By Paul Goodman
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Matthew Hancock is out and about, putting the boot into Ed Miliband's speech on banking (and Ed Balls too, while he's at it).
Mr Hancock puts five points, saying that the Labour leader:
- Calls for the Government to go faster on improving competition, but this is undermined by Ed Balls’ opposition in November to the sale of Northern Rock to Virgin Money.
- Calls for more high street banking competition. But Ed Miliband and Ed Balls failed to implement their own banking competition review when they were Gordon Brown’s Special Advisers – the Cruickshank report.
- Calls for bankers to be struck off for life for malpractice. But Labour’s own rule changes in 2010 mean the FSA can only remove individuals from their approved person list for just two years.
- Complains about traders manipulating LIBOR. But he fails to acknowledge – as the FSA’s Lord Turner has – that the FSA does not have the power to impose criminal sanctions for LIBOR manipulation under Labour’s rules.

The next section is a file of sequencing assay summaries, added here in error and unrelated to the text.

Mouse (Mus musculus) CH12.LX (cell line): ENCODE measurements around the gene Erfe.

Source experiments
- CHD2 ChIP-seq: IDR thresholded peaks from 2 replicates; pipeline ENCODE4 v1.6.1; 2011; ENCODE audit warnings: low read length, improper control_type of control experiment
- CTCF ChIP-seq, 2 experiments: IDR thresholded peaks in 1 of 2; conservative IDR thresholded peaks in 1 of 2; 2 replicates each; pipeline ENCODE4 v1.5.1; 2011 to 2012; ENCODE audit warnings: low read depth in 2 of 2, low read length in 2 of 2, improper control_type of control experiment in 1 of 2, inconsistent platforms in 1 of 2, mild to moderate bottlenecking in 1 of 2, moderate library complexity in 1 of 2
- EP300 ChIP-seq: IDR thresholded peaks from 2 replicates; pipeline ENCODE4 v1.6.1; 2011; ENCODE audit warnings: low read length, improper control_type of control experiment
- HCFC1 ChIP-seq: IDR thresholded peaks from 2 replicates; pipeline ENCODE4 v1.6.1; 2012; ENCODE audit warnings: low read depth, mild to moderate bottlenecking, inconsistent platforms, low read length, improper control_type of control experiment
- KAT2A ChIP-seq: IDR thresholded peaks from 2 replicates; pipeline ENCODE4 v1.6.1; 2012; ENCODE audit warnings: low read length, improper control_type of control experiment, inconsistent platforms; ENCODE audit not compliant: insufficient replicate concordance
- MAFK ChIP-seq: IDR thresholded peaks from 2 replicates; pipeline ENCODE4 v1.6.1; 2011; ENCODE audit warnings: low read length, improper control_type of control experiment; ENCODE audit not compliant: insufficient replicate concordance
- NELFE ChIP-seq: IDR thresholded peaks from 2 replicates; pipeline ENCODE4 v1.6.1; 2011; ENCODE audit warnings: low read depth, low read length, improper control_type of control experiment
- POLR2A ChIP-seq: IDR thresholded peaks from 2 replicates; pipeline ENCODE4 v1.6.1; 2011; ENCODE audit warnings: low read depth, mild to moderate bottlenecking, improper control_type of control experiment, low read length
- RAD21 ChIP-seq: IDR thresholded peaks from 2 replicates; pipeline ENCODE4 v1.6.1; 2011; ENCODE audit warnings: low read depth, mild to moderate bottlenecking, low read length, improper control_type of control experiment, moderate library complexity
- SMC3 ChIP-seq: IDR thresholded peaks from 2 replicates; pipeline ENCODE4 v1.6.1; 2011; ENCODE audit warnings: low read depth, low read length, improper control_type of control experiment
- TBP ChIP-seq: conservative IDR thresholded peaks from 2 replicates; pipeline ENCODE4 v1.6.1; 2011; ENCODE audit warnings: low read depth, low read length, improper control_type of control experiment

- Claims the Government is ‘watering down’ Sir John Vickers’ recommendation to ring fence retail from investment banking. This is not true. The Government is implementing the Vickers ring fence, and Sir John Vickers has not objected to the Government’s plans.
Just in case you'd missed the thrust of the argument, he says:
“Ed Miliband and Ed Balls had 13 years to reform the banks when they were at Gordon Brown's side, but failed. They even failed to implement their own banking competition review when they were at the Treasury – so the dominance of the big banks actually got worse under Labour."
All this is a continuation of the long blame war between the two front benches over the banking crisis, of which last week's excitable events were a part.
George Osborne is trying to paint a big picture of Labour as the party voters simply can't trust on the economy (which explains why Mr Hancock, his former Chief of Staff, is active today).
I believe that Chancellor is right to try to paint this picture. Dan Hodges, whose grip on Labour politics is tight, agrees. And John Rentoul thinks Mr Osborne's not doing too badly.